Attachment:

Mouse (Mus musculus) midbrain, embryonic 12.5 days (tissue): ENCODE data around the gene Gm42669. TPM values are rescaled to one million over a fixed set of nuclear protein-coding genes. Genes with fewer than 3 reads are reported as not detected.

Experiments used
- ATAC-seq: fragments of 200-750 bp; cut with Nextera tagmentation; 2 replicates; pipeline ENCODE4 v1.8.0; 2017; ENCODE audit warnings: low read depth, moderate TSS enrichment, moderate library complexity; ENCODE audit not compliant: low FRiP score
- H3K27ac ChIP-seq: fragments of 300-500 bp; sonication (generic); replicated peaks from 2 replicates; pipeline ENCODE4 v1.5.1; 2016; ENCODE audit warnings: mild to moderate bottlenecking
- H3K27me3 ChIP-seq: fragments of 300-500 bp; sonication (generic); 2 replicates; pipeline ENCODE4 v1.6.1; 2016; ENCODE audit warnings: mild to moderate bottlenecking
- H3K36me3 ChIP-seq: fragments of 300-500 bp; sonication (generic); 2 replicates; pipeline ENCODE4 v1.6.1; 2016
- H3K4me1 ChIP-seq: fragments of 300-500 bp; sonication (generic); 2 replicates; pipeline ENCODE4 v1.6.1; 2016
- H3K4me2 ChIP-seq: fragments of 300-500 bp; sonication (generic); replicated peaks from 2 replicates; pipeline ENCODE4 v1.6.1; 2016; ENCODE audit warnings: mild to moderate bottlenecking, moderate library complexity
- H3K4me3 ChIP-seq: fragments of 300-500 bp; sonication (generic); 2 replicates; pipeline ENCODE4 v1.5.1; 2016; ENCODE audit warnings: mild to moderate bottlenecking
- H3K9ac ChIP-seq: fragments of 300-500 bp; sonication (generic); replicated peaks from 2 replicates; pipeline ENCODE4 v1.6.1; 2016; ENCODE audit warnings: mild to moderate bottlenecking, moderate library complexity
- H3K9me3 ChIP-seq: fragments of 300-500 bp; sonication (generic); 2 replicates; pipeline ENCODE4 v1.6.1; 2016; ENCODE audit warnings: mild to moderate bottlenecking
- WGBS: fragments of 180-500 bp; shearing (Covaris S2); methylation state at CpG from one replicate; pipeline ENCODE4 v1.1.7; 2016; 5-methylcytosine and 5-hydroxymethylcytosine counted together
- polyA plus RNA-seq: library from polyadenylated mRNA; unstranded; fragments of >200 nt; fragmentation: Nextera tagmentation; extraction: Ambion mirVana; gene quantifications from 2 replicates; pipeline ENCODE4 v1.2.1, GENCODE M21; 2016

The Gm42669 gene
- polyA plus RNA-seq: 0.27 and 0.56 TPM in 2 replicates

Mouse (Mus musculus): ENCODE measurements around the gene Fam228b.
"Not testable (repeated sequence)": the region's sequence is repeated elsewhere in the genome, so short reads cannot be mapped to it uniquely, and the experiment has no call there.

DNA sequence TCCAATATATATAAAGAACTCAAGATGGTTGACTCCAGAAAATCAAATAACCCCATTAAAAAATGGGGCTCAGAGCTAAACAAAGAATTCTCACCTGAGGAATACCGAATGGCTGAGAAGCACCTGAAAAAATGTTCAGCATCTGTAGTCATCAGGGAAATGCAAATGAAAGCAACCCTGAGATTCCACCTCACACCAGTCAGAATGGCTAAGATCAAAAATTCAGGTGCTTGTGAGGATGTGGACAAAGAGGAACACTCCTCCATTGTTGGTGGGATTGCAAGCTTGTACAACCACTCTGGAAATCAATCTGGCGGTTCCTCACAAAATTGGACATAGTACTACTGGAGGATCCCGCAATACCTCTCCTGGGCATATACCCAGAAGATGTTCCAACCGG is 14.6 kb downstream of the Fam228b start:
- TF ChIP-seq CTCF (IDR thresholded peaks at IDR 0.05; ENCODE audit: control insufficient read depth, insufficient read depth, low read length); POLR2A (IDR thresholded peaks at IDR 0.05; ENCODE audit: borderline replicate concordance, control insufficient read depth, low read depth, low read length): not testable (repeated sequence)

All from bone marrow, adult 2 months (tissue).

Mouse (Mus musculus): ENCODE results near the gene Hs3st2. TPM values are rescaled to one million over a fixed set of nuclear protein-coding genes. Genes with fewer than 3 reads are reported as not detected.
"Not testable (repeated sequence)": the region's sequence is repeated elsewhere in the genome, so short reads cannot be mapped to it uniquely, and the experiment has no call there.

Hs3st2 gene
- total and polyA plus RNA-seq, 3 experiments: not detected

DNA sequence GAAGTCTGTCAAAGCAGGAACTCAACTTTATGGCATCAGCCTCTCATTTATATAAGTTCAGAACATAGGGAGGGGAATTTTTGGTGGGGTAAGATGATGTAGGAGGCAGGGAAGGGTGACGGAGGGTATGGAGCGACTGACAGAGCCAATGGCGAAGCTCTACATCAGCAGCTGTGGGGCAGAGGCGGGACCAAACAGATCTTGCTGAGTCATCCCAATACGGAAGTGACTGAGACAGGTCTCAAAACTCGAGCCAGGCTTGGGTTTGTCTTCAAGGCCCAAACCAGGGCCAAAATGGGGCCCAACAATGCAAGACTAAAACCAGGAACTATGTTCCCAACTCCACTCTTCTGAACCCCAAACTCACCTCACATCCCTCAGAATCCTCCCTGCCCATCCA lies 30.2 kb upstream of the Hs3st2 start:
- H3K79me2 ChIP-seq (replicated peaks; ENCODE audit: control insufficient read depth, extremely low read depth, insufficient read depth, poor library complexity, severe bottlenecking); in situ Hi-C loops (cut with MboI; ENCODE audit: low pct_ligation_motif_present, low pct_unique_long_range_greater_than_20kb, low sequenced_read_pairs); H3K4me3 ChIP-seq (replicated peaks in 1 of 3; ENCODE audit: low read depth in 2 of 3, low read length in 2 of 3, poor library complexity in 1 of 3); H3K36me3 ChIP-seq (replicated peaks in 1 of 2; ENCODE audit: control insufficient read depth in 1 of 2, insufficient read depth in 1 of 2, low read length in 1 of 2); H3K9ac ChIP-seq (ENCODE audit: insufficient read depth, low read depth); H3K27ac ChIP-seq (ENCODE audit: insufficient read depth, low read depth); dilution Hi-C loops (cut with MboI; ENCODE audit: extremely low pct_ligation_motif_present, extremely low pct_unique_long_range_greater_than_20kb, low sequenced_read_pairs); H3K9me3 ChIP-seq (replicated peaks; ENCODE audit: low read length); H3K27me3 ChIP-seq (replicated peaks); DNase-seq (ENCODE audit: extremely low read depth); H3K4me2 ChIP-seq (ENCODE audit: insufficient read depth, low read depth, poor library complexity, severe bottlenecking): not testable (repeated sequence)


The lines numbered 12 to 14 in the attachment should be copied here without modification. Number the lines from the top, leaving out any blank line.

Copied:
- WGBS: fragments of 180-500 bp; shearing (Covaris S2); methylation state at CpG from one replicate; pipeline ENCODE4 v1.1.7; 2016; 5-methylcytosine and 5-hydroxymethylcytosine counted together
- polyA plus RNA-seq: library from polyadenylated mRNA; unstranded; fragments of >200 nt; fragmentation: Nextera tagmentation; extraction: Ambion mirVana; gene quantifications from 2 replicates; pipeline ENCODE4 v1.2.1, GENCODE M21; 2016

The Gm42669 gene